Monday is a good day in Nova Scotia's pandemic. After getting at least one new case every day for the last 13 straight days, today brings no new cases. Not one. The zero day is reported in today's provincial update.
A single person recovered from the disease since yesterday's update, to go with nobody new getting infected, so the number of active cases in the province fell to 24. Our table at the bottom of this post shows where in the province those patients live. The province says one of those active patients is in the hospital, but we don't know if it's the same person who went into hospital yesterday, because the province always refuses to give details. Closing in on the end of March, C19 has scored 70 cases, while the humans have had 83 recoveries.
"Our continued strong testing numbers in combination with people following the public health protocols is a good formula to keep us where we need to be," says Nova Scotia's chief medical officer of health, Robert Strang, via today's report. "We must stay the course. Please continue to wear a mask, limit social contacts, practise social distancing, adhere to the gathering limit, stay home if you feel unwell and wash your hands."
Province labs completed 2,003 C19 tests on locals yesterday. That is well below the current rolling average rate of around 2,400 tests daily.
Speaking of testing, the National Microbiology Lab gets samples of all of Nova Scotia's positive tests, and does genetic sequencing to track the spread of coronavirus variant strains in the province. Yesterday a case related to King's Wharf was announced as a B117 strain, and today the province is announcing three more.
Related 2 cases and a warning for King’s Wharf on March 28: Nova Scotia’s COVID-19 case and virus variant numbers as of Sunday.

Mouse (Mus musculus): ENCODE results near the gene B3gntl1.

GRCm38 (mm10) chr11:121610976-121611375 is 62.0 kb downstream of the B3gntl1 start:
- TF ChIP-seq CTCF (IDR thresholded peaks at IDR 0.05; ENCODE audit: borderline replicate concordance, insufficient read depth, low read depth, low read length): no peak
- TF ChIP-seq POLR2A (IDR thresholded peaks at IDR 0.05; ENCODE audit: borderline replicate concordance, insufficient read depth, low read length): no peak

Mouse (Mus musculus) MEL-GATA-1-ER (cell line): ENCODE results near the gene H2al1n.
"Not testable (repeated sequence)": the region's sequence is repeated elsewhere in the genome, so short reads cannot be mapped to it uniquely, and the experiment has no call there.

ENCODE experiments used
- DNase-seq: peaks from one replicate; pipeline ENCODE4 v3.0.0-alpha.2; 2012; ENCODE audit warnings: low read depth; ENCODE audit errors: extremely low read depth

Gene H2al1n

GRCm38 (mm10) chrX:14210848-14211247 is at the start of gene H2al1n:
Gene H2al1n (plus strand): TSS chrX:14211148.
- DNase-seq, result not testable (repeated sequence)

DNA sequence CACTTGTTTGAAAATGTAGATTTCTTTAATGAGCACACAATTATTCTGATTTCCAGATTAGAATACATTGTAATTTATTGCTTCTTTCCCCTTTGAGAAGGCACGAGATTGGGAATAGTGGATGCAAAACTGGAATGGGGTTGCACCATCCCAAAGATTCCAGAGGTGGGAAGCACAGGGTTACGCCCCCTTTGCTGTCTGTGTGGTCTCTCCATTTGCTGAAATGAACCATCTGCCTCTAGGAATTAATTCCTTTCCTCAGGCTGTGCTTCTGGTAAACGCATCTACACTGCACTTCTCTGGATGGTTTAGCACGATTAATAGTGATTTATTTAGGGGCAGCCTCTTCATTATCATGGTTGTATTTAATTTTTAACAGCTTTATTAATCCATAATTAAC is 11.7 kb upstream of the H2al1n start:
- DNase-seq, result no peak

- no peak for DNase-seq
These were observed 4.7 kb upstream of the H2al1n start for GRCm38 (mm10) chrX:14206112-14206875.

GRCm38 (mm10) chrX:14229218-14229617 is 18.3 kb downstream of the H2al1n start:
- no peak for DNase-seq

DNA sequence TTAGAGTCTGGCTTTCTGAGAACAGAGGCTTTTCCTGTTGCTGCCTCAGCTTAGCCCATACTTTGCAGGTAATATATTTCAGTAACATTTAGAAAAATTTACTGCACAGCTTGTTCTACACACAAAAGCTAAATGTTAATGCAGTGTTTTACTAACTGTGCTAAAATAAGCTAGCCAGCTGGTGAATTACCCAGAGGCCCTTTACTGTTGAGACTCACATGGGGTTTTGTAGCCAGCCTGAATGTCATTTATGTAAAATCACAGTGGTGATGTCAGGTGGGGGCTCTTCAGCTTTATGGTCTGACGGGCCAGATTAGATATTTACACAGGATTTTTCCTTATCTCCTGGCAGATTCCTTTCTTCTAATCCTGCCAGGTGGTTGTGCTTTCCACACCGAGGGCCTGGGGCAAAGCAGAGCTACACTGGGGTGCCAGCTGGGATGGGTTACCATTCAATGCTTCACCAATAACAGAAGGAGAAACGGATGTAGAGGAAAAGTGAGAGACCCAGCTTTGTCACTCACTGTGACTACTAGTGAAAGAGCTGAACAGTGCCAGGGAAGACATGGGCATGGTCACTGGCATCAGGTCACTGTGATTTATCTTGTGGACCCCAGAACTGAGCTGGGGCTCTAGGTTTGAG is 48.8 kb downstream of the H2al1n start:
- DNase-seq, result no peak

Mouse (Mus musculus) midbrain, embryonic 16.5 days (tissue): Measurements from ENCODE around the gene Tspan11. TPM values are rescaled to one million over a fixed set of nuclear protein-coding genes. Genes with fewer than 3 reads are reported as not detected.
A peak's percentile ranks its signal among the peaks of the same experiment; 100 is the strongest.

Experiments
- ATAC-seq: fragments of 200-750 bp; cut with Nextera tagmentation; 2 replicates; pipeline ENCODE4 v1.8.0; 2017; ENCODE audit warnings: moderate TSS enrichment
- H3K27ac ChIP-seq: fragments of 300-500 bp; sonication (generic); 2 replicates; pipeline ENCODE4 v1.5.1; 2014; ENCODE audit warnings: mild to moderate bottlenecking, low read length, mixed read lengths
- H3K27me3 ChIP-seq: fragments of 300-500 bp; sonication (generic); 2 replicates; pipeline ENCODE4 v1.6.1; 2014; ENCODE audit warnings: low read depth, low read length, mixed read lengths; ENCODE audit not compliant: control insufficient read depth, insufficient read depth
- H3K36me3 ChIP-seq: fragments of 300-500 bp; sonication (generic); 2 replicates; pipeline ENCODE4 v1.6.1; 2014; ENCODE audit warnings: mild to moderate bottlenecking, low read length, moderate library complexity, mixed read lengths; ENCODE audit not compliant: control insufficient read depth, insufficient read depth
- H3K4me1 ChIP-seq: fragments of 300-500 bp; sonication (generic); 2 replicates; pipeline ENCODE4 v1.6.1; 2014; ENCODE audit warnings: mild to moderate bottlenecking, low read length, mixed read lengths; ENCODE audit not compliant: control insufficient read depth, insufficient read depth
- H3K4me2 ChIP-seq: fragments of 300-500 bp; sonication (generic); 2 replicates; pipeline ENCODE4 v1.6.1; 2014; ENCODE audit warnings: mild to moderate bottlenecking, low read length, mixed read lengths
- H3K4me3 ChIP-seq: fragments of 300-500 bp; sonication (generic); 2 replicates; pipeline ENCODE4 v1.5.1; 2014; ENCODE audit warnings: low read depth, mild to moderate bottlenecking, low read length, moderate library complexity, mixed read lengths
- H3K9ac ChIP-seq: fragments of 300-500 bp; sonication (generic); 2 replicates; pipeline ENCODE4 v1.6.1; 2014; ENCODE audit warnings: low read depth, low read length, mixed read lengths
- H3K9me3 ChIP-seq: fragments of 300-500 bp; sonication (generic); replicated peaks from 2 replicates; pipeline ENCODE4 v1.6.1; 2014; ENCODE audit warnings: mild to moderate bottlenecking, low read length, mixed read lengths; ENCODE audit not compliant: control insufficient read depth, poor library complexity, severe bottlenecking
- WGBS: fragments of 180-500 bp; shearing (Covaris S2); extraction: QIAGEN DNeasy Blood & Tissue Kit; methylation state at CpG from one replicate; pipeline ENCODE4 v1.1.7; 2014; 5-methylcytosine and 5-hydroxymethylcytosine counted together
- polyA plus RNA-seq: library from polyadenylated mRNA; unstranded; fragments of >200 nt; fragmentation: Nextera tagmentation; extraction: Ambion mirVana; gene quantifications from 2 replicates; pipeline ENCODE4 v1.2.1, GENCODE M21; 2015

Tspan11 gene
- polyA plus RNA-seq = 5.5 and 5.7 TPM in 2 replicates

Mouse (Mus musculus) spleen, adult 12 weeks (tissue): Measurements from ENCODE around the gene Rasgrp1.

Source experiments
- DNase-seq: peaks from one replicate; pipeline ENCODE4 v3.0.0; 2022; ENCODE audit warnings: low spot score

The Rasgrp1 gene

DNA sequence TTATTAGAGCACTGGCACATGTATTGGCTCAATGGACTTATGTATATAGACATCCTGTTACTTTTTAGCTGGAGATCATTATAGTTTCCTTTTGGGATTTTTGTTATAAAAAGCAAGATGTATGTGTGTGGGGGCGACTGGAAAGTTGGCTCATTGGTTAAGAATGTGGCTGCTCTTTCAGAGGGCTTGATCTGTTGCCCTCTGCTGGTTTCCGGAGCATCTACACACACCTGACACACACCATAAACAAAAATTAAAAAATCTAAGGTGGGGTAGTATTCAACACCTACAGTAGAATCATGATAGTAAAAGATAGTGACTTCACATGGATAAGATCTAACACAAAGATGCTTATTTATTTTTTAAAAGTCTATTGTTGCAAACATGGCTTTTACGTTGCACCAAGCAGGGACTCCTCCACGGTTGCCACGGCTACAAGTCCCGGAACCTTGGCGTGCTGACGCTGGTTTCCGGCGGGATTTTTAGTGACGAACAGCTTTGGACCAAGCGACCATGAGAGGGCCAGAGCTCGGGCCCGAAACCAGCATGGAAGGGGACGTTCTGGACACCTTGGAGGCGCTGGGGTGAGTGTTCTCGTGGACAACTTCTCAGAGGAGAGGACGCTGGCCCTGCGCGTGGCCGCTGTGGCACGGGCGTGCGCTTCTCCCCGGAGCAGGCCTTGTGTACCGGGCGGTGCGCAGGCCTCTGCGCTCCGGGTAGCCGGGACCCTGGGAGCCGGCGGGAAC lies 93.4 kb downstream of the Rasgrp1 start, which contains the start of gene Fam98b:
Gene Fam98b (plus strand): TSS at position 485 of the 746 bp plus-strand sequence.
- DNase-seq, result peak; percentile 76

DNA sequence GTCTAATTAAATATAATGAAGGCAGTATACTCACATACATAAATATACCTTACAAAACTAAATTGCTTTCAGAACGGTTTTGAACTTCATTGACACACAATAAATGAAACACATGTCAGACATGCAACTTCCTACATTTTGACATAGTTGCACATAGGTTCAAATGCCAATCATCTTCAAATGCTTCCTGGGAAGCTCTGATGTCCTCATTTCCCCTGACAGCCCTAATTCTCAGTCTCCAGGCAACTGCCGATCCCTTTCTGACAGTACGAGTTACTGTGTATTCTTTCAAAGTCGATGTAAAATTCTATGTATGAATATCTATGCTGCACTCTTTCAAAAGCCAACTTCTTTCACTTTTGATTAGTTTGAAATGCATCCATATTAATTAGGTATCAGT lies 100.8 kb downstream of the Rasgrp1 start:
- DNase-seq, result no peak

"Three new UK variant cases have been identified in the province, none of which are connected to Kings Wharf," says the announcement. "Two are in Central Zone and are related to international travel. One case is considered resolved, the other is still self-isolating. The other is in Eastern Zone and is related to travel within Canada. The case is considered resolved."
The province says there's "no sign of community spread" from the four latest B117 cases. Nova Scotia has now had 17 cases of B117, is still holding at 10 cases of the 501V2 mutation and hasn't recorded a P1 case yet.
In vaccinations, according to today's report—which has the numbers up to and including yesterday—the province has administered more than 89,000 doses since the rollout started in December. Before today, the last vax stats came out Friday, reflecting what happened Thursday, when the total was over 83,000 doses. The difference is about 6,000 doses. Currently the rolling average vaccination rate is around 3,000 shots per day.
Naturally enough you may be wondering if those most recent 6,000 doses were given out on Friday, Saturday and Sunday (something like 2,000 doses per day, well under the average), or if the vaccination effort stops on weekends and Friday set a new daily record of 6,000 doses (way above average). We wonder the same sort thing at the start of every week, and every week we email the public relations professionals at the department of health and welfare to ask for the breakdown. And every week we get no response.
Is the province embarrassed to admit that it shuts down the vaccination rollout on weekends, as if the battle against the coronavirus is being run like a law firm in August? We don't know. But our suspicions can only increase every time the province ghosts on the question.
Where Nova Scotia’s COVID-19 cases are on Monday, March 29
|HEALTH ZONE & NETWORK||NEW CASES||CLOSED CASES||ACTIVE CASES|
|Western zone totals||0 new||0 closed||1 active|
|Central zone totals||0 new||1 closed||21 active|
|Northern zone totals||0 new||0 closed||0 active|
|Eastern zone totals||0 new||0 closed||2 active|
TABLE NOTES The totals for the health zones (Northern, Eastern, Western, Central) may be different than the totals you'd get by adding up the numbers in the Community Health Networks that make up each zone, because the province doesn't track all cases at the community network level. The zone totals reflect every case in the area; the community network numbers only show cases that can be localized to a region inside the bigger area. The names of the community networks here have been adapted/shortened for simplicity (click to download the province's PDF map with the exhaustively complete network names). All data comes from the Nova Scotia COVID-19 data page. We use a dash (-) instead of a zero (0) where applicable in the health network numbers to make the table easier to read.